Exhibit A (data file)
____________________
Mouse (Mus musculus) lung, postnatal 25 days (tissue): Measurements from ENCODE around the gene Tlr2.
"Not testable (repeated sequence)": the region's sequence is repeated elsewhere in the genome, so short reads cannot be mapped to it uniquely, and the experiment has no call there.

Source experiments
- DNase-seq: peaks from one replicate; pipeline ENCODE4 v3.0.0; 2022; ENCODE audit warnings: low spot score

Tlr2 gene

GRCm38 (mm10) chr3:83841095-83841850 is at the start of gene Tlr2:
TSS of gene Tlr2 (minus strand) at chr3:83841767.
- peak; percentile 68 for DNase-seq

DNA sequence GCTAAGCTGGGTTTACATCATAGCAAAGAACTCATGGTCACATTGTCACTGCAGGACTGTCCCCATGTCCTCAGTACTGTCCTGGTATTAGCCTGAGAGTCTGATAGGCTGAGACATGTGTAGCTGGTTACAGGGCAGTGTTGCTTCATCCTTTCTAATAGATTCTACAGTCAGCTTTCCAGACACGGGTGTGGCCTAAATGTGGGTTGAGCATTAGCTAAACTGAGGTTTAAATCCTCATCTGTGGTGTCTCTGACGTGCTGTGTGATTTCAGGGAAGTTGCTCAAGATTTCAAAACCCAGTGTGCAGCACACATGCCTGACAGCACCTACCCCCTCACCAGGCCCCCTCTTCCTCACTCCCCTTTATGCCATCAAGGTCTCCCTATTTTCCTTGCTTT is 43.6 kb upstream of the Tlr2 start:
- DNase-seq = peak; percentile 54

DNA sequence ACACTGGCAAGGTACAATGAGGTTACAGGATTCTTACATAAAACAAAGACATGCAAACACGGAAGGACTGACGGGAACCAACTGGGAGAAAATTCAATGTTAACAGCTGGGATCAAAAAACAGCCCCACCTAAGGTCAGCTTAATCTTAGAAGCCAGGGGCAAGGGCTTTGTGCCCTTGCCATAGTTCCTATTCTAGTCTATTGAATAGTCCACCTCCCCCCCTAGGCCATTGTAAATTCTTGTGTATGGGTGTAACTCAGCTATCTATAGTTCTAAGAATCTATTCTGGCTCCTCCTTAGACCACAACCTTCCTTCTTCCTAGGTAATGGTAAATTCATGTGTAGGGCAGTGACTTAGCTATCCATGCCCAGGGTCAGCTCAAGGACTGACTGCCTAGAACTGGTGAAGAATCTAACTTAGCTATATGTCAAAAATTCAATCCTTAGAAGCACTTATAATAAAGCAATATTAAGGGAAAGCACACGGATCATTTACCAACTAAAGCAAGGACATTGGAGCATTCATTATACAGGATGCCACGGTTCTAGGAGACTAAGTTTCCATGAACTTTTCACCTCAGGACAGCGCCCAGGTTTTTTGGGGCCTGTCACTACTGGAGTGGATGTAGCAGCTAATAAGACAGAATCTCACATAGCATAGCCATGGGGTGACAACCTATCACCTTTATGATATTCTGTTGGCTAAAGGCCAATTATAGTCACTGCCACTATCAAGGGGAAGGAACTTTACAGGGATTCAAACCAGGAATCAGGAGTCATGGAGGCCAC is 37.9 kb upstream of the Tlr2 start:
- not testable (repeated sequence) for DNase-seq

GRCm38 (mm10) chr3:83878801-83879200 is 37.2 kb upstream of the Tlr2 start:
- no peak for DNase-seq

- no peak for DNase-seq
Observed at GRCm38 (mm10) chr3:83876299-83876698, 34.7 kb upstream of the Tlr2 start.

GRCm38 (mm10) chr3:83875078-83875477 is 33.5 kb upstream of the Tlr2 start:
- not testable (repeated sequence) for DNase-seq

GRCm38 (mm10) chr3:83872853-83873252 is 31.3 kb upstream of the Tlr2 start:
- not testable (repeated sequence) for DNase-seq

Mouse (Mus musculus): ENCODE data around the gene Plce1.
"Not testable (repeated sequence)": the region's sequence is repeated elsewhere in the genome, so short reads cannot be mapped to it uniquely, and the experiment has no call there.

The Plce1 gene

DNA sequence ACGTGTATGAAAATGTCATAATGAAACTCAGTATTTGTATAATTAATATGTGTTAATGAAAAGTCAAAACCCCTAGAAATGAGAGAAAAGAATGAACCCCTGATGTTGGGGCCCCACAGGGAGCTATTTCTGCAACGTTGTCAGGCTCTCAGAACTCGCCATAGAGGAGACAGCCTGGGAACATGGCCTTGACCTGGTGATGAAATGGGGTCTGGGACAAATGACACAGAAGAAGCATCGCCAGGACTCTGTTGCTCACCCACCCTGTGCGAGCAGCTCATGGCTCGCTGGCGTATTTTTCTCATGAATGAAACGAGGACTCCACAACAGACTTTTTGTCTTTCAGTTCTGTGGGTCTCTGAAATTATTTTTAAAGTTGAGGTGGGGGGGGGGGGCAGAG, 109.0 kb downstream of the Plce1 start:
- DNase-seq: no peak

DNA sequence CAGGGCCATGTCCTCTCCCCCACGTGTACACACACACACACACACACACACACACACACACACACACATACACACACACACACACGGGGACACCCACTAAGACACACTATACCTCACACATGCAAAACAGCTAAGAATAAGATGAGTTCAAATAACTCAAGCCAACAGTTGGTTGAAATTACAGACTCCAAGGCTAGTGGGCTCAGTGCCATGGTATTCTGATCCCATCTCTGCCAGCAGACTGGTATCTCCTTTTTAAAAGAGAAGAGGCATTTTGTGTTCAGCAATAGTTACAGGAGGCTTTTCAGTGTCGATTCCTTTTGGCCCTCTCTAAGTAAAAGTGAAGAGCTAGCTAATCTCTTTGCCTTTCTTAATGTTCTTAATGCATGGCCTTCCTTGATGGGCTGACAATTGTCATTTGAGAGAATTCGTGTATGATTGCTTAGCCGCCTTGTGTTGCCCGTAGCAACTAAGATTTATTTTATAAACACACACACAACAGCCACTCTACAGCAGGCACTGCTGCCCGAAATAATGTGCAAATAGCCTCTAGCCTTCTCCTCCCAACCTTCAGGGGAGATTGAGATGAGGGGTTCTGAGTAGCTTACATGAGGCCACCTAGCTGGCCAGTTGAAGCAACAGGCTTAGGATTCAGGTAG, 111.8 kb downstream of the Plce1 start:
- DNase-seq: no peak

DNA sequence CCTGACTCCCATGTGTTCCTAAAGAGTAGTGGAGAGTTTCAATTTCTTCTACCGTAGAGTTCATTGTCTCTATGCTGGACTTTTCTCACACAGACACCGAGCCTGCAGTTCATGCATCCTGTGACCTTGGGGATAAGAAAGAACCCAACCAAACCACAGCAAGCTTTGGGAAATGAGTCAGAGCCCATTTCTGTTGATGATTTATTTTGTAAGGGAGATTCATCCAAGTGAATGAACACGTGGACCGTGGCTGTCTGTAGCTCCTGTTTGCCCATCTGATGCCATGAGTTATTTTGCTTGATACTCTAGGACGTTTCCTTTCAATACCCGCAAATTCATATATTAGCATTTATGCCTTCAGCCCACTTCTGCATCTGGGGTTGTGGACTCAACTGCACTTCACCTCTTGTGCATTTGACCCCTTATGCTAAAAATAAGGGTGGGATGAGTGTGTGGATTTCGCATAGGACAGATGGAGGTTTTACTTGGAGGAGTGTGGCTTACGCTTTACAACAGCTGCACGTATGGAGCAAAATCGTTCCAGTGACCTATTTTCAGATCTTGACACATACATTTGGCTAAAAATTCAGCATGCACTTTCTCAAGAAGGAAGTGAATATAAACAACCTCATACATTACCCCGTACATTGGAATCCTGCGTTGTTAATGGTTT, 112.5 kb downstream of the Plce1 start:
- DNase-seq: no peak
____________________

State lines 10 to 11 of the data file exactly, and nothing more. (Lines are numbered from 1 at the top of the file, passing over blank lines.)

- DNase-seq = peak; percentile 54

DNA sequence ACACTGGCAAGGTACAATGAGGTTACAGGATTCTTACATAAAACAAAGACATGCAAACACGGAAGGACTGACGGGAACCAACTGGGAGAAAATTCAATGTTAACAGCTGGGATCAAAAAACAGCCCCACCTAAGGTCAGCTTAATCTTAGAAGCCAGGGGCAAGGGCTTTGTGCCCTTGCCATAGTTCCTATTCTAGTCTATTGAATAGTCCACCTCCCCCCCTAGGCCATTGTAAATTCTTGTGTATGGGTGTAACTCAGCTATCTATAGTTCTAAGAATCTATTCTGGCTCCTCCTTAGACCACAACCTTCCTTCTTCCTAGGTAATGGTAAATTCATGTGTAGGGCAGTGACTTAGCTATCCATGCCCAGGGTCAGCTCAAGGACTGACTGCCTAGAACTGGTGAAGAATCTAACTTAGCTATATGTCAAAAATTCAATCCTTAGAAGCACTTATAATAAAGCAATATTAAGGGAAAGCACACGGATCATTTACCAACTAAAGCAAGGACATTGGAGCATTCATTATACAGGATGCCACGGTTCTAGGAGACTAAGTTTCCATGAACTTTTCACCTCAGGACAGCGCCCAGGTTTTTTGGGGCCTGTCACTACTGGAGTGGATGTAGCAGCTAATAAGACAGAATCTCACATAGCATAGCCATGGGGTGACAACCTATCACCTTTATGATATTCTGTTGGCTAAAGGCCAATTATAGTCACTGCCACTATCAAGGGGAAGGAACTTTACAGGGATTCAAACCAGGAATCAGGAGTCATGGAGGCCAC is 37.9 kb upstream of the Tlr2 start: